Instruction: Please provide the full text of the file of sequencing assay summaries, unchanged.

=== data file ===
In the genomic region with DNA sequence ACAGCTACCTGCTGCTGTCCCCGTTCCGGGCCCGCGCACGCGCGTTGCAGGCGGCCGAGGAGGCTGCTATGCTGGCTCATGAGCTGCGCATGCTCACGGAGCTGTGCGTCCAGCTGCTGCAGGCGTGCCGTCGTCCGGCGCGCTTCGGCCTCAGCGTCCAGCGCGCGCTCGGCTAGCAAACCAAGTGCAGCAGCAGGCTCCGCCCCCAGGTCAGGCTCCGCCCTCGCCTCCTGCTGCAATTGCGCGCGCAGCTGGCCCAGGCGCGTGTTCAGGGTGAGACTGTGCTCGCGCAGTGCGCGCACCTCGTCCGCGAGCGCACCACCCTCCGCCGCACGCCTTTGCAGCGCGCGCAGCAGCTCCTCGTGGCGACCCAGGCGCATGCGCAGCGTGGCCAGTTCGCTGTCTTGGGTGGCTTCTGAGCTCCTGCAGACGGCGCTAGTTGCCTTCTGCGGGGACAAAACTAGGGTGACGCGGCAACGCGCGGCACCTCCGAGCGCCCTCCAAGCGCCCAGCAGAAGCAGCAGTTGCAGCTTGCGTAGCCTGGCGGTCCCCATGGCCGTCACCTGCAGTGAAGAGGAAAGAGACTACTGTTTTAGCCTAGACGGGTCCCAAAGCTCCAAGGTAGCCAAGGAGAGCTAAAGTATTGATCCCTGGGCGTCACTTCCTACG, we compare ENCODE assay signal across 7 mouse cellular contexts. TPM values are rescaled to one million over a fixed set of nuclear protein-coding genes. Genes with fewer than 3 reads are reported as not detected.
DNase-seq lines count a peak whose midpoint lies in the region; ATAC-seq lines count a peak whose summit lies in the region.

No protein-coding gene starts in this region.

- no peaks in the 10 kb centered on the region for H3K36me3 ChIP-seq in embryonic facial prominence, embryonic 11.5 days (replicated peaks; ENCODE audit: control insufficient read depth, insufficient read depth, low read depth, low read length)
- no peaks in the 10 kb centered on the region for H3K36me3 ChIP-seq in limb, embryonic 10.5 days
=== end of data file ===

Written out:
In the genomic region with DNA sequence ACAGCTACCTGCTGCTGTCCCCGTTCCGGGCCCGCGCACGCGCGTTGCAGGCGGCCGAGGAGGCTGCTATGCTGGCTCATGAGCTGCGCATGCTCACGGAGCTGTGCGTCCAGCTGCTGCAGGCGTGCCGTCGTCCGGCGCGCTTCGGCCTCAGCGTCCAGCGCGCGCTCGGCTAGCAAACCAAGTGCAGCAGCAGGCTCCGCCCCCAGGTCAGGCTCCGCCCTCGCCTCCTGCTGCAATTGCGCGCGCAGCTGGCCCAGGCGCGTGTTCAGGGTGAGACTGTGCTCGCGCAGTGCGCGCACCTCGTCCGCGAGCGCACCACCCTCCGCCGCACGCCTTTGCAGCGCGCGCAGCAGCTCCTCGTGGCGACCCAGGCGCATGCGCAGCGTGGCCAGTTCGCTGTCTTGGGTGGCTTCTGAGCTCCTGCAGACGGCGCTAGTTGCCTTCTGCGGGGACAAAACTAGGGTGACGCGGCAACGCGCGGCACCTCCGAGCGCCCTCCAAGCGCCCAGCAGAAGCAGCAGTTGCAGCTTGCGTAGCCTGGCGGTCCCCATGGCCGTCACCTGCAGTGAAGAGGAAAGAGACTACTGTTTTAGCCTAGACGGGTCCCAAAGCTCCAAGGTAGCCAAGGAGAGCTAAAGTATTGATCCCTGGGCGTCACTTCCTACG, we compare ENCODE assay signal across 7 mouse cellular contexts. TPM values are rescaled to one million over a fixed set of nuclear protein-coding genes. Genes with fewer than 3 reads are reported as not detected.
DNase-seq lines count a peak whose midpoint lies in the region; ATAC-seq lines count a peak whose summit lies in the region.

No protein-coding gene starts in this region.

- no peaks in the 10 kb centered on the region for H3K36me3 ChIP-seq in embryonic facial prominence, embryonic 11.5 days (replicated peaks; ENCODE audit: control insufficient read depth, insufficient read depth, low read depth, low read length)
- no peaks in the 10 kb centered on the region for H3K36me3 ChIP-seq in limb, embryonic 10.5 days